At the Lyric, Blankenship will sing Mahler in German, while surtitles will give, not exactly translations, but versions of Ruckert's texts, specially provided by Blake Morrison, whose other works includes a book about the James Bulger murder, As If. Although both Blankenship and Lepage are at pains to insist that they're not out to "contemporarise" Mahler, they acknowledge that Kindertotenlieder has powerful resonances for an age obsessed with children's innocence and death. The staging includes a part for a ten-year-old child, whose contribution to proceedings Lepage calls "the pretext of the narrative".

"Pretext" here is, literally, a text that comes before. Lepage explains, "Mahler specifically indicates that you shouldn't separate the songs: they take strength from their attachment to the other songs in the cycle. So we needed to find a resonance without staging the songs one by one in some kind of 'modern' context. What interested us was the craft of telling a story via the theatricality of music. Mahler lived in a time when losing a child was something you dealt with more often them we do today, and Ruckert, who lost two children, wrote 425 Kindertotenlieder. We didn't say, 'OK, what do we want to say about that?' then sit down and write it, but we've created a kind of spoken preamble. It's about Mahler, and it isn't about Mahler, and it's done very simply. Whatever form the work we do takes, we glue together forms of expression, trying to make them coherent, but it's not without clumsiness. We have to avoid being too slick, because then the audience doesn't get the impression of something alive, growing."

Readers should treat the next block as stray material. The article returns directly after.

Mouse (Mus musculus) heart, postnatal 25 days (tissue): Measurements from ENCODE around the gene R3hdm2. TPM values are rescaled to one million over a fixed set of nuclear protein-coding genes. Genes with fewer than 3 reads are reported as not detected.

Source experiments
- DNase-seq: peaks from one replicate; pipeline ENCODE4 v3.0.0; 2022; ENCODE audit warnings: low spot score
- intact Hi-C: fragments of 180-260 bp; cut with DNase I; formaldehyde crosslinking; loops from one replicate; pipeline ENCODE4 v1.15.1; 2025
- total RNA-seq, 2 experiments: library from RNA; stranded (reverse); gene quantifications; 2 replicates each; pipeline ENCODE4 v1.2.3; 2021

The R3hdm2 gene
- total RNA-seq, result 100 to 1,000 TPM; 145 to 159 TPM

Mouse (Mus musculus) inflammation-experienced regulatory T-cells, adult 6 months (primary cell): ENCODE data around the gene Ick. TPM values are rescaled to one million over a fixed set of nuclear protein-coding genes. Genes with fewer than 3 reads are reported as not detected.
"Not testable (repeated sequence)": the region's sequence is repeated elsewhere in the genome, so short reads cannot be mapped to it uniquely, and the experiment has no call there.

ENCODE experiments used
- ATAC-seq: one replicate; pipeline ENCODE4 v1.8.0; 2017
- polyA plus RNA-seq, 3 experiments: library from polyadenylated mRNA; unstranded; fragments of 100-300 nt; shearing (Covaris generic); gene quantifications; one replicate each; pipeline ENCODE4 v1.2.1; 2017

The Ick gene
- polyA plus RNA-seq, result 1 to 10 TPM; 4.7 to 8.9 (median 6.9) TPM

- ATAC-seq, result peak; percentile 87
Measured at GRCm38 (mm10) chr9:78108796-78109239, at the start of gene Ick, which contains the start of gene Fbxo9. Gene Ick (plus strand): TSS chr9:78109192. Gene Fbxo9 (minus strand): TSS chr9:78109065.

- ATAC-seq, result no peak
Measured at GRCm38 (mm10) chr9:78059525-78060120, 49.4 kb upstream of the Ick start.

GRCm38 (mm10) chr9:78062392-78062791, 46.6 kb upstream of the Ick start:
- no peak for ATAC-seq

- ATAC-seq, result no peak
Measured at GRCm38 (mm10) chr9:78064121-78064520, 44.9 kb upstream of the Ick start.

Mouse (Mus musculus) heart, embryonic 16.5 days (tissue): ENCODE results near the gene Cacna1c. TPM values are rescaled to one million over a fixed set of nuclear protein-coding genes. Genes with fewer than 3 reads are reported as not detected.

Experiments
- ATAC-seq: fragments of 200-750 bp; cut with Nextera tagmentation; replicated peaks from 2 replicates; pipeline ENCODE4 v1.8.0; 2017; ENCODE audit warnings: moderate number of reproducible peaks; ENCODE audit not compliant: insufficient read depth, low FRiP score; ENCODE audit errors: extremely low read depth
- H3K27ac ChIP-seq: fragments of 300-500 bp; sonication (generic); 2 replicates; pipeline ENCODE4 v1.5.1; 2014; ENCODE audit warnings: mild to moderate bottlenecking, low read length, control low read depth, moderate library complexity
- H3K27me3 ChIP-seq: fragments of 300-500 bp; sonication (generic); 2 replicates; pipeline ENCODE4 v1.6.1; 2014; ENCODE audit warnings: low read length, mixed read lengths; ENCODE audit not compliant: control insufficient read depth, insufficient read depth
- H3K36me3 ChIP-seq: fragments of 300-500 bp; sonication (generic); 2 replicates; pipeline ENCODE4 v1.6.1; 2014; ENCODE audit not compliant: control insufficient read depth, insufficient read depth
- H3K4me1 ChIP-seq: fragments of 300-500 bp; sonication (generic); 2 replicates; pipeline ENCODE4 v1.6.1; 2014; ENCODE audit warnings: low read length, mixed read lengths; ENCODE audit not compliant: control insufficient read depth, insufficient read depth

"This isn't an operatic piece, but it takes on an operatic feeling. I really sense theatre is becoming more operatic, and I'm more comfortable working with singers than with actors.

"I've learnt a lot from opera, from working with Rebecca. It was a big shock to discover that, on the first day of work on an opera, even if the singer is not yet involved emotionally, and remains very technical in the singing, there is all this emotion which the music conveys. That's your subtext, and it means you're starting a few steps ahead of the point at which you start in theatre. The musical text is full of indications of what emotion this should convey, and the craft of the singer is to use that information and make something of their own.

"The closest I've come to that in the theatre is doing Shakespeare, but in this century the lyrical approach to acting has been abandoned. If you listen to recordings that Sarah Bernhardt made at the beginning of the century, you hear her delivering text in a lyrical, sung way. People laugh at it now, but there's a power and a poetry in that which we have discarded."

To 30 May. Lyric Theatre,

Hammersmith (0181 741 2311)